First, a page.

The Science of Colour is a new exhibition from Tyler Shields, a show entirely done through digital means. Around the darkened room, Sony tablets display photos set in the desert, where winds of up to 70mph and a whole load of powder paint combined to create a series of colourful and dramatic images:
It’s an interesting concept, having an all-digital art exhibition, but I couldn’t help feeling that it lacked something. Depth of texture, perhaps. The making-of video which plays on a loop at the back of the room is interesting, and I very much enjoyed seeing how the photos were put together. Having all the images on tablets around the room made it an interactive exhibition: viewers had to go up to each one and flick through the album to see all the pictures, but this had its own drawbacks: you couldn’t stand back and look at any of the art from different angles, because as soon as you moved away from the screen, someone else would slot in and start scrolling. And the flicking-through-albums thing did make me feel a bit like I was looking through a friend’s partying pictures on a smartphone.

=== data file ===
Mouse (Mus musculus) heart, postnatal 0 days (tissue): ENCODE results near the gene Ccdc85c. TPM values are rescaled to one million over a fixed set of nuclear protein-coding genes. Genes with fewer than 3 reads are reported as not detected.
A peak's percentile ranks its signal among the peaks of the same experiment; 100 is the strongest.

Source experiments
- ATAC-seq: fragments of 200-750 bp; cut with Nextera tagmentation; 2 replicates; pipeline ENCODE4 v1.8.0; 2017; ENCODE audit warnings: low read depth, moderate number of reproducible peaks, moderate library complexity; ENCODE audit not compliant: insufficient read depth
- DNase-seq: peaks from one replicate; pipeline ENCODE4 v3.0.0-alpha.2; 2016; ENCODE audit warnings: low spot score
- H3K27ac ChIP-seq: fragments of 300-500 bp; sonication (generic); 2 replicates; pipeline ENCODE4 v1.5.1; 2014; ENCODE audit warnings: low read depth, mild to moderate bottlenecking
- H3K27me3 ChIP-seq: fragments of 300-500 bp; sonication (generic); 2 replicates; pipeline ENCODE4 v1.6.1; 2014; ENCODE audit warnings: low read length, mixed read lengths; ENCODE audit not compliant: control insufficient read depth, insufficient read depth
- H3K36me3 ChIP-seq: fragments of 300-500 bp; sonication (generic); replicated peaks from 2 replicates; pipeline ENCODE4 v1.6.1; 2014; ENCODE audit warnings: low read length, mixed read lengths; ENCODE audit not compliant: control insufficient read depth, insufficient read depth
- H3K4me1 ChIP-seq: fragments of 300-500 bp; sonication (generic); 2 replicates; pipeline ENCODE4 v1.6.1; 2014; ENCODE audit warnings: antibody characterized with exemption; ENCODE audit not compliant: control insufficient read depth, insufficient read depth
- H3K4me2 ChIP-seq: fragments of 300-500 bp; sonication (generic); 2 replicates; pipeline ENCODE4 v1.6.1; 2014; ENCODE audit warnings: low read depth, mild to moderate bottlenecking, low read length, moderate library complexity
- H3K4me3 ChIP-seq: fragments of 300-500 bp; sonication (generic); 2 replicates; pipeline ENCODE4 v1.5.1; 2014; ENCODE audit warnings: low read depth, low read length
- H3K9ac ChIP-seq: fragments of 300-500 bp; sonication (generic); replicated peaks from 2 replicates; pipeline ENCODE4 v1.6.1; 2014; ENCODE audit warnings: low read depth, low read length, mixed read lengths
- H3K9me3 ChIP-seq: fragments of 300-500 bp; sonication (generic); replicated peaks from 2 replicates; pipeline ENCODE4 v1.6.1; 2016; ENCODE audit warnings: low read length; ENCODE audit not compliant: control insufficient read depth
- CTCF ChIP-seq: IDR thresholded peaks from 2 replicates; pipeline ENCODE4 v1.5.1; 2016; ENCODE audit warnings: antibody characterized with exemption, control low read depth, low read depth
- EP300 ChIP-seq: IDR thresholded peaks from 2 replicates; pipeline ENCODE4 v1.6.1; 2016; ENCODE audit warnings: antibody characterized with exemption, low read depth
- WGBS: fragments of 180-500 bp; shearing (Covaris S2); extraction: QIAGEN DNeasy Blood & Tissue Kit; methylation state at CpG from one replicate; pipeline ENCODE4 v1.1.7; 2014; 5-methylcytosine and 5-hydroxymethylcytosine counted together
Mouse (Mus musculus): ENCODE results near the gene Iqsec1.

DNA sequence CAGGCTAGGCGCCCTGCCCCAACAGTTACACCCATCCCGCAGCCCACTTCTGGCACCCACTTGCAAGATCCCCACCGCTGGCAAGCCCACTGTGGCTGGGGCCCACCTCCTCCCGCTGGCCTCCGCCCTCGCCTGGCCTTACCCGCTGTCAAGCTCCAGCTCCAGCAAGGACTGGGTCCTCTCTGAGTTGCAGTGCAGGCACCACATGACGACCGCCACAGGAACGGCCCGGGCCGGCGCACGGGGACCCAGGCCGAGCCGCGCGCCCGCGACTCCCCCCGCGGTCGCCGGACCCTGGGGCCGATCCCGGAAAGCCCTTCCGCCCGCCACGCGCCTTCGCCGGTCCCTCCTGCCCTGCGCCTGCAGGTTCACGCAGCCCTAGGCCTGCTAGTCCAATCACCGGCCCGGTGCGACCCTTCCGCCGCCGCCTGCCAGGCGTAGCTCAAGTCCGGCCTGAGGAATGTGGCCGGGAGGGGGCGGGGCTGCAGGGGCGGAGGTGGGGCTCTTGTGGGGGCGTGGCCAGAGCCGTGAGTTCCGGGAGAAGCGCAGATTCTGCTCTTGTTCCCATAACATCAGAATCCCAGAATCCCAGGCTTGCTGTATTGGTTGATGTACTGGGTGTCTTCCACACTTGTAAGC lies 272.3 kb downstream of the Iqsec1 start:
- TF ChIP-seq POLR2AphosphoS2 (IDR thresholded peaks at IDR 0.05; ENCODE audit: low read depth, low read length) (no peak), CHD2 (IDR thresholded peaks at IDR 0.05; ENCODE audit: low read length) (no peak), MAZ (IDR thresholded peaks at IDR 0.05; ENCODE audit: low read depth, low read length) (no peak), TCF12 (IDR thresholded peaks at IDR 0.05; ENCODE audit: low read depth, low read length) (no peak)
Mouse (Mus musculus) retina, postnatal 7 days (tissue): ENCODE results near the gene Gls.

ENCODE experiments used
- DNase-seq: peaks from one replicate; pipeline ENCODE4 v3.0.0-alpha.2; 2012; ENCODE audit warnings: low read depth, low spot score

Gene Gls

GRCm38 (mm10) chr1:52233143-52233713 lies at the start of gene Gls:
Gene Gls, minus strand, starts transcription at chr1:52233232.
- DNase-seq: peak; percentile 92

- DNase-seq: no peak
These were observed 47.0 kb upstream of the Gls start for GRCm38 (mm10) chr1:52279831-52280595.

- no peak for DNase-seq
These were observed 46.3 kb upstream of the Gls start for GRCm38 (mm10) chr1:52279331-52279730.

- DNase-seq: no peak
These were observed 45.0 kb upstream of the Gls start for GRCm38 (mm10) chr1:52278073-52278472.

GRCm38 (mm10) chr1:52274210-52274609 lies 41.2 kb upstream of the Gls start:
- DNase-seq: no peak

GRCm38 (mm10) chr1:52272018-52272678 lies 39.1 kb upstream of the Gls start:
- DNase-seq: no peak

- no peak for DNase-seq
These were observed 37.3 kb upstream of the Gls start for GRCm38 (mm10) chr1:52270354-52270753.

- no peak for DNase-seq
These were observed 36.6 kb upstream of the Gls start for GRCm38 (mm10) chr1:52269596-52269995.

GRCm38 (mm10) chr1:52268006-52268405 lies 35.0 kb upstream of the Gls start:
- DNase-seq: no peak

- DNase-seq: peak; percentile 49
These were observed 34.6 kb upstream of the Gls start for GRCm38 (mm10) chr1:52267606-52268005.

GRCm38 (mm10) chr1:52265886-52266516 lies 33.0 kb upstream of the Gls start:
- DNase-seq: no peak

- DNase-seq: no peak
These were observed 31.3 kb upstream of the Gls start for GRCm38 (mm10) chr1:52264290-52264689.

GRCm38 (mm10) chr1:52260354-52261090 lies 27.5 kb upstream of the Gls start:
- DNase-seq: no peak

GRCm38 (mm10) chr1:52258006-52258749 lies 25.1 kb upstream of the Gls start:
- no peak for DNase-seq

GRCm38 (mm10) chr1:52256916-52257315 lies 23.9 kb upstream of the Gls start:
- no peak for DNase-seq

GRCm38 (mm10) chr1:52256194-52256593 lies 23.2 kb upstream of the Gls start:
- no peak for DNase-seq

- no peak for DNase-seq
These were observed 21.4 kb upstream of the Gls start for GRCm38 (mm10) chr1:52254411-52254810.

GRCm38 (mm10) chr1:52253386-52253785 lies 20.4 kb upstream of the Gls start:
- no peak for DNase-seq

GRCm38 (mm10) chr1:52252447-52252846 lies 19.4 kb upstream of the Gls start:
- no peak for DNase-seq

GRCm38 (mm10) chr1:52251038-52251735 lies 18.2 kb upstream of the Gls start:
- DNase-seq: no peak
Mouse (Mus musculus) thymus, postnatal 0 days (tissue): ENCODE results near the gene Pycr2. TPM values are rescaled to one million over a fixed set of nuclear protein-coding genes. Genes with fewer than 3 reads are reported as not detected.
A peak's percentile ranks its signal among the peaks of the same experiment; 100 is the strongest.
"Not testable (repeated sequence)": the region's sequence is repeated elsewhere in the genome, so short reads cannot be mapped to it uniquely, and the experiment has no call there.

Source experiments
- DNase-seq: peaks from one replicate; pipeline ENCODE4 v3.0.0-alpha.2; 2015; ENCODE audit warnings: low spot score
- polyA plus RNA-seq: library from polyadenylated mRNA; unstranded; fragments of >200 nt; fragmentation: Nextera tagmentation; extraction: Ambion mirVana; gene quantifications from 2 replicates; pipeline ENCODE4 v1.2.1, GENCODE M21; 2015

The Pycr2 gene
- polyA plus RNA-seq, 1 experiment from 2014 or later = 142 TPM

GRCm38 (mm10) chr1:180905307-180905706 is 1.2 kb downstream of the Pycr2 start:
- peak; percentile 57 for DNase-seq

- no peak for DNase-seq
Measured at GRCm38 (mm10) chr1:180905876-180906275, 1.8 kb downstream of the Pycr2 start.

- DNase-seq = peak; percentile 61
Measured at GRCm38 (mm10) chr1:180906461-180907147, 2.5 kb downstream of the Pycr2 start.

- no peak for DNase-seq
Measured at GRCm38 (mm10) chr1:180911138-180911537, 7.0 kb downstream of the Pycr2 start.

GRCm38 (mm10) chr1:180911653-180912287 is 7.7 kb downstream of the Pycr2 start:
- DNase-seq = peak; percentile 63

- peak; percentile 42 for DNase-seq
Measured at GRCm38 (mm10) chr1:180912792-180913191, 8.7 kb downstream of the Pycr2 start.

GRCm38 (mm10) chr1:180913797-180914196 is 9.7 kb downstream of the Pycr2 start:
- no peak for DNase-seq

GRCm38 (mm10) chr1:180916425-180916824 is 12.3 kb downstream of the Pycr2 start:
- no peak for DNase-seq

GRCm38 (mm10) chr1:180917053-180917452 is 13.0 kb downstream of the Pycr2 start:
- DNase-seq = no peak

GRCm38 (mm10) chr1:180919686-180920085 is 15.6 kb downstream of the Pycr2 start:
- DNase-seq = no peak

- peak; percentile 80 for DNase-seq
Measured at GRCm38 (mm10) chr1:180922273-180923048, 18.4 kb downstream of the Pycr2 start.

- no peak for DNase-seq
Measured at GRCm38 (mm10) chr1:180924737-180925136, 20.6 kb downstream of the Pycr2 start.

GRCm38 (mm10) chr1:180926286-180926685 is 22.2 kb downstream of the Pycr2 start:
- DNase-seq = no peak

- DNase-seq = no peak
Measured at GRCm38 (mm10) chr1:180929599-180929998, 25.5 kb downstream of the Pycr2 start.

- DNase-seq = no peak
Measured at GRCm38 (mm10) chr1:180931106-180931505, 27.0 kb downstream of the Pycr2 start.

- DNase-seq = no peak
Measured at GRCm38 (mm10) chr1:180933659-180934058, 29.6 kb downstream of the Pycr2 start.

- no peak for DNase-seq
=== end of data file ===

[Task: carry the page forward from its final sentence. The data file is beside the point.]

I think digital has a place in the art world, definitely, and having one or two tablets around for people to interact with would have been cool. Being able to see how the art was put together, and flick through the album at your own pace, was a nice touch. But I would have liked some more traditional canvas or paper prints around as well. Perhaps that’s just me, though.
The photos themselves are brilliant: the colours are beautiful, and the contrast with the desert background is awesome. Definitely worth a look if you’re in the area.
The Science of Colour is open to the public at The Dray Walk Gallery, London E1 6QL, until Sunday the 14th of July.